Mixed is a group at Cornell that works to create a community for students who identify as mixed-race. Last Saturday, Mixed presented Michelle Zauner, a Korean-American musician behind the indie pop band Japanese Breakfast and author of the New Yorker article “Crying in H Mart” as well as an upcoming book of the same name. The article explores how Zauner regained connection to her culture through food and how H Mart, an Asian supermarket chain transformed from an Asian-American supermarket to a place of remembrance. Her memoir, which is in the works, is about the idiosyncrasies of growing up in a mixed-race household in America, and what it’s like to lose a parent who is a vital part of one’s identity.
Zauner has a natural, edgy punk vibe. She wore an all-black outfit that matched her jet-black hair and sported an intricate tattoo that snaked down her right arm. One could have easily been taken aback by her free use of language — if not for her openness and spontaneous hilarious remarks. She shared her early life story of moving from Seoul at the age of two to the small college town in Oregon where the landscape is “coated in docile green,” “it rains incessantly” and “hippies [make] their own nut butter.”
After moving to the United States, she started her music career in high school with small open-mic gigs, playing guitar in her free time. When not creating music, she lived the average Korean-in-America lifestyle. She went to Korean school every Friday for 10 years, celebrated Korean holidays like Lunar New Year and went shopping at H Mart. According to Zauner, “food was big,” and offering it to others showed nunchi — a Korean word meaning an awareness of other people’s needs and emotions. Unlike some American “mommy-moms [who] take an interest in everything her child has to say,” Zauner’s mother showed a harsh, tough love that softened and showed nunchi, especially when preparing food for her daughter. Her mom would fill up the fridge with perfectly fermented kimchi and other goodies, an affectionate act which inspired her award-winning essay for Glamour magazine “Love, Loss, and Kimchi” after her mother passed away.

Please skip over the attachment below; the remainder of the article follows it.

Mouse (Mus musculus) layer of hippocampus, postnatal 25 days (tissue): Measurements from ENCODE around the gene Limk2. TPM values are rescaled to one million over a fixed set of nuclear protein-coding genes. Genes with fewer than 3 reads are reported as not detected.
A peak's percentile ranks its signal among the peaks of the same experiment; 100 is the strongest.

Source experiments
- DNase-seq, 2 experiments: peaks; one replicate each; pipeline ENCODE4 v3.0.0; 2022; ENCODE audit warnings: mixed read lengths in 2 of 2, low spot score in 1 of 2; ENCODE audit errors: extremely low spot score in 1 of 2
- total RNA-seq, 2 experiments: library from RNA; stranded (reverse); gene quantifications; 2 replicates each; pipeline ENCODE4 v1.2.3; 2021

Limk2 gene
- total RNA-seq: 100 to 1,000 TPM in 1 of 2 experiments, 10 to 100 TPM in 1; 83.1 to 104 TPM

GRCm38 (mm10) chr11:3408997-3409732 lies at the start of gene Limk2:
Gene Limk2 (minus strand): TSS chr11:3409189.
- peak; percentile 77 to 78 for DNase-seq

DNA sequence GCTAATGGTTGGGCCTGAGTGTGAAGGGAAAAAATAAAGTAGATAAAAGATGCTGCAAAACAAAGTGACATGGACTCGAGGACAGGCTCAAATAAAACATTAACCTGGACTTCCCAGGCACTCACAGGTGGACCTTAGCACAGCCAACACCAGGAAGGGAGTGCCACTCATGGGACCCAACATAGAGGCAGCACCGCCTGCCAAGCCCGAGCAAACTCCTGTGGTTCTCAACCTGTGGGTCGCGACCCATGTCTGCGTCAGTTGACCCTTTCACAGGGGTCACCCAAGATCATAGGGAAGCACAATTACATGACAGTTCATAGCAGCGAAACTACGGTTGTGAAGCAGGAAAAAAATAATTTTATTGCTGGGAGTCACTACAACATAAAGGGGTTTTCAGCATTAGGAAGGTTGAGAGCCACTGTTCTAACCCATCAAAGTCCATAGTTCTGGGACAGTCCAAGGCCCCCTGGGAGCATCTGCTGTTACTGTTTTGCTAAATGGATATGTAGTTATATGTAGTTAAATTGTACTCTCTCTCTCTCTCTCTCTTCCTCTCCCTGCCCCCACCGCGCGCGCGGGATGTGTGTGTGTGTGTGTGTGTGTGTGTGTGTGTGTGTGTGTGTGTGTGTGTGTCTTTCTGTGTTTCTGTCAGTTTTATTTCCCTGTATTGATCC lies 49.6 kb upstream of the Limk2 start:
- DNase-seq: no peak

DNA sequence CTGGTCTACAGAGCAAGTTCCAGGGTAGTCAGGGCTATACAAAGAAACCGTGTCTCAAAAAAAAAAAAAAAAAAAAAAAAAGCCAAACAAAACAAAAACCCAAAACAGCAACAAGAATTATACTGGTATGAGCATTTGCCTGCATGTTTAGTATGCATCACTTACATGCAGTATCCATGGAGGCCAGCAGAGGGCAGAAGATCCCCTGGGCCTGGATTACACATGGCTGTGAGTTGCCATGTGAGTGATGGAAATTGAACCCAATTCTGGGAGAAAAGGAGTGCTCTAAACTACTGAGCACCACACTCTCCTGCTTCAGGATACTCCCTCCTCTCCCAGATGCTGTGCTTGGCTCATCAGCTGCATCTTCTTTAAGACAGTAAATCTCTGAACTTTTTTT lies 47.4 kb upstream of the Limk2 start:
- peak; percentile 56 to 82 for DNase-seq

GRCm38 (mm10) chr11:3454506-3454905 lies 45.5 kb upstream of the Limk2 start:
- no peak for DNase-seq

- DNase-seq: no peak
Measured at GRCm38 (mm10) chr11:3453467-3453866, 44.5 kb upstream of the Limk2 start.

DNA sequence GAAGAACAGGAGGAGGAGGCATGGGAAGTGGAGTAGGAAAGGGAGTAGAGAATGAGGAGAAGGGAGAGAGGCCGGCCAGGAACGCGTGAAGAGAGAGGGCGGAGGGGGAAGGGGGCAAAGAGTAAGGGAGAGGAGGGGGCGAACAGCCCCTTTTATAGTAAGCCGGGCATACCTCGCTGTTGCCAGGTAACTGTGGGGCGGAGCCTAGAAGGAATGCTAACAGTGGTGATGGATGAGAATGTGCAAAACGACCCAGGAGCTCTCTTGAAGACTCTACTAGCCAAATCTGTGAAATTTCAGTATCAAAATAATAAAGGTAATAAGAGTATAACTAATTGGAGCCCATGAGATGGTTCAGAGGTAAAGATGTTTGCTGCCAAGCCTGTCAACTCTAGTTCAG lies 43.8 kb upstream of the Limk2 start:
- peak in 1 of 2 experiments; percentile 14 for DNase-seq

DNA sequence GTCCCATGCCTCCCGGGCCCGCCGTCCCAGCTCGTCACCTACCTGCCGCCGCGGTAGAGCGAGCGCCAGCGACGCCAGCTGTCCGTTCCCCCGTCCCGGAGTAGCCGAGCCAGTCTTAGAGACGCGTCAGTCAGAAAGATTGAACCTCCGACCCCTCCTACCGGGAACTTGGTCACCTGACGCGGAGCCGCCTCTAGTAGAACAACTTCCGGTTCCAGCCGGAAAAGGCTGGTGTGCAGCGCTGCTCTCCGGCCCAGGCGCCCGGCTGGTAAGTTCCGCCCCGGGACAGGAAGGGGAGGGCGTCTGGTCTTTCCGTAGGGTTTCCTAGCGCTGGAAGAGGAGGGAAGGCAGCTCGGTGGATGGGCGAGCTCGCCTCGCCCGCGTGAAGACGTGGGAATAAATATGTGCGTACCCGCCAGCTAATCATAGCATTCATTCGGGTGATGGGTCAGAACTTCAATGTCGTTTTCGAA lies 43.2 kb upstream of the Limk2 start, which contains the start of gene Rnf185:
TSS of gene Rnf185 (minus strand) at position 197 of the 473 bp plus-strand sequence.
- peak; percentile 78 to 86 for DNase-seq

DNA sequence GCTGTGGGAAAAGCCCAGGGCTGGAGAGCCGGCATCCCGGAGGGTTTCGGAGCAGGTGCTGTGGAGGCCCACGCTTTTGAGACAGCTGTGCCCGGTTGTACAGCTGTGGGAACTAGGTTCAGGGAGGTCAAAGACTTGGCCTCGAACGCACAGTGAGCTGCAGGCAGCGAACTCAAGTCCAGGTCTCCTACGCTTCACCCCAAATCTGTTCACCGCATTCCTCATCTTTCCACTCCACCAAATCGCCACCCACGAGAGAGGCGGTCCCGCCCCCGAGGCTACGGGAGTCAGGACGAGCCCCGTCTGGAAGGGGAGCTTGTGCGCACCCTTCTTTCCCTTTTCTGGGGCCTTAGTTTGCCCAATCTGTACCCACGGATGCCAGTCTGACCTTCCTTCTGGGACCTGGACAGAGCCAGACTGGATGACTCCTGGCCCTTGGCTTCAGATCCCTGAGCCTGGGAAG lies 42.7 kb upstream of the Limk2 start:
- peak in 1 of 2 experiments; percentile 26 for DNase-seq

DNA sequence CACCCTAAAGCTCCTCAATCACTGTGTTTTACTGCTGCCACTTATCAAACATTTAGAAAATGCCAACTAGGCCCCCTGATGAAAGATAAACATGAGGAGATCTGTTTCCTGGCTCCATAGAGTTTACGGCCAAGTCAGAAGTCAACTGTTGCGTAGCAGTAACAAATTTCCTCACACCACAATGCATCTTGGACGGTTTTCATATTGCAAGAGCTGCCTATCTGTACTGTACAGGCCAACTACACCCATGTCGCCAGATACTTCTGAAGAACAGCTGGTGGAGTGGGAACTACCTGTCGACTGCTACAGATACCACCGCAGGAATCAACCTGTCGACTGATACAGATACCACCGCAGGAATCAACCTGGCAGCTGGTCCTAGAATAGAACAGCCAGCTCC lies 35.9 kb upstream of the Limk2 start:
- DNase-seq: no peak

Michelle Zauner attended Bryn Mawr College where she studied as an independent major: Creative Production. She hoped attending the women’s university would give her the means to create an all-girl punk rock band, but alas, “everyone was interested in acapella!” She didn’t lose hope in her dreams. She joined a band called Little Big League, and then moved on to create the indie pop band Japanese Breakfast — named for her love of Japanese breakfast food blogs and anime — in 2013. The band started out with lo-fi-style songs, later expanding into ambient techno, pop and rock beats. Japanese Breakfast has toured parts of Asia, Spain, Canada and across the United States. Zauner has also directed 10 music videos and released two studio albums.
After her mother and aunt passed away from cancer, Zauner turned to culinary pleasures to overcome her grief and connect with her late family members. She showed us pictures of her first birthday, a huge, traditional celebration. She pointed to a photograph picturing a flat cake surrounded by multiple sweets and pastries. Apparently, the cake is “the most bland object, even though it looks the most like what you’d find at a Starbucks.” She also shared how her family lacked high culture but made up for it by spending money on the “highest of delicacies.”
Growing up, Zauner learned to embrace both American and Korean cultures. Although she used to deny she had a middle name (since it was Korean) and tried to counteract her familial Korean culture with the American values of entrepreneurship and independence, losing her mother and aunt changed her life. Trips to H Mart became a spiritual awakening and cooking her mother’s food became a healing process.
Growing up in an immigrant household myself – I’m a Colombian-Indian-American – I was inspired by her tenacity in following her passions despite financial hardship and familial expectations. Although I would have loved to see Michelle Zauner as the next Sarah Silverman or Awkwafina, a career in creative music production suits her just as well as a career in comedy would have.
Ariadna Lubinus is a sophomore in the College of Engineering. She can be reached at firstname.lastname@example.org.